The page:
Become a more analytical thinker. Meaning, do what I recommend in my speaking and writing engagements “look around the next corner while still walking down the street.” Watch, read and listen more widely. Look for the dots to connect, before anyone else even notices there are dots there. Spot the potential for trouble before others do. Use common sense. If a drought is predicted, put aside water. If they are calling for a hard winter, put up firewood while it is still cheap to buy. If food shortages are just starting to be predicted in the press, make sure your stores of food are complete and you can grow more.
— From the article, “Are We Headed Toward a Cyber War,” 2014, Richard Earl Broome, All Rights Reserved.
In short, learn to be less of a linear thinker, but much more of a comprehensive and critical thinker. Analyze everything happening around you. Learn to be able to identify all the moving parts in a given situation, and how you could more completely and effectively respond.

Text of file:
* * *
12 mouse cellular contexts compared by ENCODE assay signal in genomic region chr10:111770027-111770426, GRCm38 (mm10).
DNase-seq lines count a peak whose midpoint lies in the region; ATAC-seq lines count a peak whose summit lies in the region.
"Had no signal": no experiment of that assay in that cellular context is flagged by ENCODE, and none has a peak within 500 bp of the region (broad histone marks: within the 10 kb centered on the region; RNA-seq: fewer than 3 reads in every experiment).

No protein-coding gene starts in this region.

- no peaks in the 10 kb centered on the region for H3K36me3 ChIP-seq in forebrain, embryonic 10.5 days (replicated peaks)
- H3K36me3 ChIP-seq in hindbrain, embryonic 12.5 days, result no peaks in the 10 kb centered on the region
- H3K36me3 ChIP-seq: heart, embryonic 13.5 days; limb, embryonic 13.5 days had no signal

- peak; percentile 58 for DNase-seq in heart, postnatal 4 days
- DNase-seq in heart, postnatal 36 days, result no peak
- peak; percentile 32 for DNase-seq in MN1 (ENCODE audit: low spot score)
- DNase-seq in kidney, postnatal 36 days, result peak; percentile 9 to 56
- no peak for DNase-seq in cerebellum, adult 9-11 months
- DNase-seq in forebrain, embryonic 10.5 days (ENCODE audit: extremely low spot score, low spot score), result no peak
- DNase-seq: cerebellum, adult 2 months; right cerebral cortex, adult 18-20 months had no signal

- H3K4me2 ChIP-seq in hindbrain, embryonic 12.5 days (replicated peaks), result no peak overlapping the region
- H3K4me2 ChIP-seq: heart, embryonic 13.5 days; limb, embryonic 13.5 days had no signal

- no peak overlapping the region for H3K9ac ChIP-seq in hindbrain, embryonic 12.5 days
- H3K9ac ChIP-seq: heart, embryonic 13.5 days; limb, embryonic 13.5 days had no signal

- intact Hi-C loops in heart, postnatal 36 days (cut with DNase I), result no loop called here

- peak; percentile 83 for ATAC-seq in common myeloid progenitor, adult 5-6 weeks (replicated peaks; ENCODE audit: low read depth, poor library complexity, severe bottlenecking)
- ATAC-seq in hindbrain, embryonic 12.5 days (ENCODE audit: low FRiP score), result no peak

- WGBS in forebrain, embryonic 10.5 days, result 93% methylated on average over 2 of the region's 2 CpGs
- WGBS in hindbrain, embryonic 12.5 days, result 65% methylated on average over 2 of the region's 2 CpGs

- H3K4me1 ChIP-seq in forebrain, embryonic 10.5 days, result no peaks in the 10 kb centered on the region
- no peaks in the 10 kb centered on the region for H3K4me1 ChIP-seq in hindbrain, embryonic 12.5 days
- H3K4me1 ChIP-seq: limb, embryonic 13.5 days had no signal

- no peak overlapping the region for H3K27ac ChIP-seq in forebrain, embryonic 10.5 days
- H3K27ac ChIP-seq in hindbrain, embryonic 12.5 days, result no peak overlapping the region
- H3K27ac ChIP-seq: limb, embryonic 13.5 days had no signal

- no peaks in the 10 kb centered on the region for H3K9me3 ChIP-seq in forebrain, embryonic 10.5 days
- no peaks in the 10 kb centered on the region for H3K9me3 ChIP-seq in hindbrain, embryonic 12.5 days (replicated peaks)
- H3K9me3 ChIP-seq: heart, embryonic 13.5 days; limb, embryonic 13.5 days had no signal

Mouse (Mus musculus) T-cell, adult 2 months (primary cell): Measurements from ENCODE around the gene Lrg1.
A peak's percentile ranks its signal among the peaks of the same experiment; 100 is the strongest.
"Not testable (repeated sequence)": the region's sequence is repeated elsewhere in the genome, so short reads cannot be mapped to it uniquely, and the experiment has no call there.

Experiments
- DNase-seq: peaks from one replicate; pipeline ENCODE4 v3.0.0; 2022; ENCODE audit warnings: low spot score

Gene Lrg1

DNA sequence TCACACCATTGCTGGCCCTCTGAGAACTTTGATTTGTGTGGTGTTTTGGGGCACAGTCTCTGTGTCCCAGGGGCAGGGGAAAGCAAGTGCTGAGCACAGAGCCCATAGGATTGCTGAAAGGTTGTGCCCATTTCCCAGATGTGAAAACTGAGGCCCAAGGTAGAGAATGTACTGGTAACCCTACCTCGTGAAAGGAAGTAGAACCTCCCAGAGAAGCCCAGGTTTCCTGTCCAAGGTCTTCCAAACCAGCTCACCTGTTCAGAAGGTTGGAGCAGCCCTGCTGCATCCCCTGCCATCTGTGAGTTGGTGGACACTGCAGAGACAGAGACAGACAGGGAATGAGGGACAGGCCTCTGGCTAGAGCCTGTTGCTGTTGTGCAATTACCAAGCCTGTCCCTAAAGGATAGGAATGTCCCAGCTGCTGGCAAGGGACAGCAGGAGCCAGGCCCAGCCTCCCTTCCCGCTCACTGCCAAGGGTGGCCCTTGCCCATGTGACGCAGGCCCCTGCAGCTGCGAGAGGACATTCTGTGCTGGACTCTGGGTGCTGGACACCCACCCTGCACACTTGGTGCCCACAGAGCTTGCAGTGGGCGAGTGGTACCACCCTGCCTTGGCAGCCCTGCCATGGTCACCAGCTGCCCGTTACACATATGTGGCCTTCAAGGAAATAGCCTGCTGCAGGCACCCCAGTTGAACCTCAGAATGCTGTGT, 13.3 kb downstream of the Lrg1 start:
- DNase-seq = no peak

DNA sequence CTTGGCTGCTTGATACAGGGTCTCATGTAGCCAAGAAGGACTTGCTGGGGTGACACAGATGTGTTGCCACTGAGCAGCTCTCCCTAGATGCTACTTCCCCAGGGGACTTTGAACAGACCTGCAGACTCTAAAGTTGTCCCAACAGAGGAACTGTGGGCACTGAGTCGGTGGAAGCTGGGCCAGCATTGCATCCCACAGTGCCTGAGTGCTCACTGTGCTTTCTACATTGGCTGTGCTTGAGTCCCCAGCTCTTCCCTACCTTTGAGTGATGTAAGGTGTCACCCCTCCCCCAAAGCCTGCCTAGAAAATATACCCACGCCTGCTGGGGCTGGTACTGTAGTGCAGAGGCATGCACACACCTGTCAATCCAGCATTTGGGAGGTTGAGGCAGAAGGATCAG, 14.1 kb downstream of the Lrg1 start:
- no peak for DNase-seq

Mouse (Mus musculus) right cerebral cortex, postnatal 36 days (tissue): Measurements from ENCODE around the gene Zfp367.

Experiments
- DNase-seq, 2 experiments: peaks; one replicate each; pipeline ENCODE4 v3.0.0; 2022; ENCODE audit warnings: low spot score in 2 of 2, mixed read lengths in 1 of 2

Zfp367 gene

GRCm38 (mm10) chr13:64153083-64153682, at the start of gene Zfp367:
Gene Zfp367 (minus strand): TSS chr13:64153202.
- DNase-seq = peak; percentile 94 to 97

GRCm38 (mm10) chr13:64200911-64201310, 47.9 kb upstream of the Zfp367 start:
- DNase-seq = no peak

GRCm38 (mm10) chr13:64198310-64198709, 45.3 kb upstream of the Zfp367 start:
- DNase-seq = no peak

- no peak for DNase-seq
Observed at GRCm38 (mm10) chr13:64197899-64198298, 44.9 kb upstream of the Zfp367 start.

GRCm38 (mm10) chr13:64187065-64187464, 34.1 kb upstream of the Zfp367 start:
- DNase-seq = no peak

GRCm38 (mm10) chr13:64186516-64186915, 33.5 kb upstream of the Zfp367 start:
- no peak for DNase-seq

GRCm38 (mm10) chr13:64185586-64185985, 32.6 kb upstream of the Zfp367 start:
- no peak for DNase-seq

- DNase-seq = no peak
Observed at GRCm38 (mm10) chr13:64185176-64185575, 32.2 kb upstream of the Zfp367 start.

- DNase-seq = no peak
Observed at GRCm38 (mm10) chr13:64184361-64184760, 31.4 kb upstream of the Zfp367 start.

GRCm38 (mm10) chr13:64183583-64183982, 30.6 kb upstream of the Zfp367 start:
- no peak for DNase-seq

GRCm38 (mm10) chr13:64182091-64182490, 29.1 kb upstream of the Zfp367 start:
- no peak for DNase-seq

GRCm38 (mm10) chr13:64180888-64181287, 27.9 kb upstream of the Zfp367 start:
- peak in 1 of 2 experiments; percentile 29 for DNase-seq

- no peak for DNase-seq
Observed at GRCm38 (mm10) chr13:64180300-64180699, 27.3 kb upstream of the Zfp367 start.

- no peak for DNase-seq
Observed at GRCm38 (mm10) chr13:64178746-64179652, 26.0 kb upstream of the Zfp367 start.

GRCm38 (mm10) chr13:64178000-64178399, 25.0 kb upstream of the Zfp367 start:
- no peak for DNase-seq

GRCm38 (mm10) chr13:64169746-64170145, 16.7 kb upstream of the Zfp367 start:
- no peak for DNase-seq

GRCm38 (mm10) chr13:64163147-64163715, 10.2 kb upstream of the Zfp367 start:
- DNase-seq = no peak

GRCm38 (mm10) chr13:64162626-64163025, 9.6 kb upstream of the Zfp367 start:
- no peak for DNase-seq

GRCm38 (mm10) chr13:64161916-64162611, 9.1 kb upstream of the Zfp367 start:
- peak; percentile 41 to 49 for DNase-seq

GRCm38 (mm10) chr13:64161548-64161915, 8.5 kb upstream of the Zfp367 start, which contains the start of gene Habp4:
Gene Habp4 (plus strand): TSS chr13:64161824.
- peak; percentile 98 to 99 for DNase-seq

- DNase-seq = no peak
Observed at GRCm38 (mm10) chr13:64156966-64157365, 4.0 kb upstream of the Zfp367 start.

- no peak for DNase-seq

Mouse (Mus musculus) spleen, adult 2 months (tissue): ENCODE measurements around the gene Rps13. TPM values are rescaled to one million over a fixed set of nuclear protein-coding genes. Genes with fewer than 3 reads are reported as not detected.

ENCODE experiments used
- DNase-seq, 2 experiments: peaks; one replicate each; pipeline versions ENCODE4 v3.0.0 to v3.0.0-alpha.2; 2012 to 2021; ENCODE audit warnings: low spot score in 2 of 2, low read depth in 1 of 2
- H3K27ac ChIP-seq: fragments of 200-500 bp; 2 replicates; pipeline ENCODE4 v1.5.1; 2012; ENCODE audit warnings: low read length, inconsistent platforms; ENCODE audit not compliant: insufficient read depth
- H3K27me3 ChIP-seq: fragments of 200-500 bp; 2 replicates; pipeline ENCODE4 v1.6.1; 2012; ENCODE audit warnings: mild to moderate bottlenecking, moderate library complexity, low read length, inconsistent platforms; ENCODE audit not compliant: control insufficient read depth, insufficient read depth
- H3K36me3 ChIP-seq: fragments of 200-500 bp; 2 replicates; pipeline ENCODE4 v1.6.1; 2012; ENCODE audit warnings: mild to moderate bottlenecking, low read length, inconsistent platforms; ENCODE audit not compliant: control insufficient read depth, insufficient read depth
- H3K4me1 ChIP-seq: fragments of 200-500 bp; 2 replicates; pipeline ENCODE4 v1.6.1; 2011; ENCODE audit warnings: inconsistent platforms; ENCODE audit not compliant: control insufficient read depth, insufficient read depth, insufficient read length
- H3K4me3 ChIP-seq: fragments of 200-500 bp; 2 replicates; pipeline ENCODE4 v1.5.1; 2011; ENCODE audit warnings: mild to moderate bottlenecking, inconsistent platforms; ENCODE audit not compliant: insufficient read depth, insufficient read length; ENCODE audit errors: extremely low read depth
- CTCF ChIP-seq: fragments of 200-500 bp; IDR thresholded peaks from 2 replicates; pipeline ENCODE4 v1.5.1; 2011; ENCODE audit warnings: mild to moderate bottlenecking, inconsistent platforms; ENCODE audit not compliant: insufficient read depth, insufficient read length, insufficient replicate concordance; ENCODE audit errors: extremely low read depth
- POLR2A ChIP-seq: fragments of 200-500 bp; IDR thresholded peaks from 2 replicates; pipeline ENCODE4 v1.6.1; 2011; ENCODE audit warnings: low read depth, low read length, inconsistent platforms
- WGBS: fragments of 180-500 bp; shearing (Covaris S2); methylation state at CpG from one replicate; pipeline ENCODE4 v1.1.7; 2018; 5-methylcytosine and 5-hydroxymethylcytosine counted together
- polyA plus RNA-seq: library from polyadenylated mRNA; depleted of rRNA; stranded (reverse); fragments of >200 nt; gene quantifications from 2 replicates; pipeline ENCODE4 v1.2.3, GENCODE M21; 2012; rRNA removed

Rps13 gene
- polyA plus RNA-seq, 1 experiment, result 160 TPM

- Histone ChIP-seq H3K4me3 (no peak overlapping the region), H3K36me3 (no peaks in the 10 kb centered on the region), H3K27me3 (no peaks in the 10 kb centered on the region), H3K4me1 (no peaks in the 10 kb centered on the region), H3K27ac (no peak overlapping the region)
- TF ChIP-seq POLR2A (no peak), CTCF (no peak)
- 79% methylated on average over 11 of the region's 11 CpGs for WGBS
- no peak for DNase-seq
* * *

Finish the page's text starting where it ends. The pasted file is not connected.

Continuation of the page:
Your books discuss the potential of an economic collapse but are there any other likely scenarios you feel could lead to a global collapse?
Yes. Operating environments for people and organizations have become so increasingly complex, so multi-dimensional that it makes them much harder to defend. Disruptions or attacks can come from several directions now. As we use our iPhones, laptops, etc., to manage our daily lives, there is an incredibly complex infrastructure behind the casual use of these capabilities. Do we know where the possible single points of failure are and, if successfully attacked, could bring down everything to a full stop? How long can we survive a rupture of these capabilities, during the time a solution is being developed and implemented, before we reach a crisis point?